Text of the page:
# Value At Risk (VAR) Limitations and Disadvantages

## VAR is popular and has both advantages and limitations

**Value At Risk is a widely used risk management tool**, popular especially with banks and big financial institutions. There are valid reasons for its popularity – using VAR has several advantages. But for **using Value At Risk for effective risk management** without unwillingly encouraging a future financial disaster, it is crucial to know the **limitations of Value At Risk**.

## Value At Risk can be misleading: false sense of security

**Looking at risk exposure in terms of Value At Risk can be very misleading.** Many people think of VAR as “the most I can lose”, especially when it is calculated with the confidence parameter set to 99%. Even when you understand the true meaning of VAR on a conscious level, *subconsciously* the 99% confidence may lull you into a **false sense of security**.

Unfortunately, **in reality 99% is very far from 100%** and here’s where the **limitations of VAR** and their incomplete understanding can be fatal.

## VAR does not measure worst case loss

99% percent VAR really means that in 1% of cases (that would be 2-3 trading days in a year with daily VAR) the loss is expected to be greater than the VAR amount. **Value At Risk does not say anything about the size of losses within this 1%** of trading days and by no means does it say anything about the **maximum possible loss**.

The worst case loss might be only a few percent higher than the VAR, but it could also be high enough to liquidate your company. Some of those “2-3 trading days per year” could be those with terrorist attacks, Kerviel detection, Lehman Brothers bankruptcy, and similar extraordinary high impact events.

**You simply don’t know your maximum possible loss ****by looking only at VAR. It is the single most important and most frequently ignored limitation of Value At Risk. **

Besides this false-sense-of-security problem, there are other (perhaps less frequently discussed but still valid) **limitations of Value At Risk**:

## Value At Risk gets difficult to calculate with large portfolios

When you’re **calculating Value At Risk of a portfolio**, you need to measure or estimate not only the return and volatility of individual assets, but also the **correlations** between them. With growing number and diversity of positions in the portfolio, the difficulty (and cost) of this task grows exponentially.

## Value at Risk is not additive

The fact that **correlations between individual risk factors enter the VAR calculation** is also the reason why **Value At Risk is not ****simply**** additive**. The VAR of a portfolio containing assets A and B does not equal the sum of VAR of asset A and VAR of asset B.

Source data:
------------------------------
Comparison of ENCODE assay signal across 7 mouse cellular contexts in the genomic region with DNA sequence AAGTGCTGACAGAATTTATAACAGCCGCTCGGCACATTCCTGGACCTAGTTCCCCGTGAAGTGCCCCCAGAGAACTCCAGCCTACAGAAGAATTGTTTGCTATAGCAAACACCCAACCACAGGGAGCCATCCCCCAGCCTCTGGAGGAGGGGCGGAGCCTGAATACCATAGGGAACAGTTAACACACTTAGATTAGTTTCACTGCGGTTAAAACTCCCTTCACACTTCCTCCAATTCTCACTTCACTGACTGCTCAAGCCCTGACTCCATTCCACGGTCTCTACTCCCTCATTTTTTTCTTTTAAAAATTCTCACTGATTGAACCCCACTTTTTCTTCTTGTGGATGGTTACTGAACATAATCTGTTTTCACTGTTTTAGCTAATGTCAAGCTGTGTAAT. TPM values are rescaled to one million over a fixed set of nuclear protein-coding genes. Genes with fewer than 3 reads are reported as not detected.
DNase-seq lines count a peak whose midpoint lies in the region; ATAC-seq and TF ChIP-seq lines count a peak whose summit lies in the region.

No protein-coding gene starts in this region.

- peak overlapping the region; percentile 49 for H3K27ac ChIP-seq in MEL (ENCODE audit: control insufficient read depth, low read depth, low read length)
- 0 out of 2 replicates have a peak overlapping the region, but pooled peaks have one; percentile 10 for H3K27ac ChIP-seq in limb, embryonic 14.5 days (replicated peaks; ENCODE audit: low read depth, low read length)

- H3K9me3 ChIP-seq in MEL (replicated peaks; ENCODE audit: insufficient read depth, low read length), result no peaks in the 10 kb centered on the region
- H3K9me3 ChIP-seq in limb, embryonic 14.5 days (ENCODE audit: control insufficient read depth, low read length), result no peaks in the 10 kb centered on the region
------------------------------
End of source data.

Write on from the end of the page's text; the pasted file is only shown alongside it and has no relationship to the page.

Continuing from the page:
## The resulting VAR is only as good as the inputs and assumptions

As with other quantitative tools in finance, the result and **the usefulness of VAR is only as good as your inputs**. A common mistake with using the classical *variance-covariance Value At Risk method* is **assuming normal distribution of returns** for assets and portfolios with non-normal skewness or excess kurtosis. Using unrealistic return distributions as inputs can lead to underestimating the real risk with VAR.

## Different Value At Risk methods lead to different results

There are several alternative and very **different approaches** which all eventually lead to a number called Value At Risk: there is the classical **variance-covariance parametric VAR**, but also the **Historical VAR method**, or the **Monte Carlo VAR approach** (the latter two are more flexible with return distributions, but they have other limitations). Having a wide range of choices is useful, as different approaches are suitable for different types of situations. However, different approaches can also lead to very **different results with the same portfolio**, so the representativeness of VAR can be questioned.

## So many problems… should I still use VAR?

You have seen **several serious limitations of Value At Risk** in this article and you might be thinking of never using VAR (again). However, Value At Risk can be useful, as long as you **keep its weaknesses in mind and don’t take VAR for something it isn’t**.

Value At Risk should be one little piece in the risk management process and **it must be complemented with other tools**, especially those taking care of that 1% worst case area, which VAR virtually ignores. **As long as you don’t let VAR become a false sense of security, it can be very helpful.**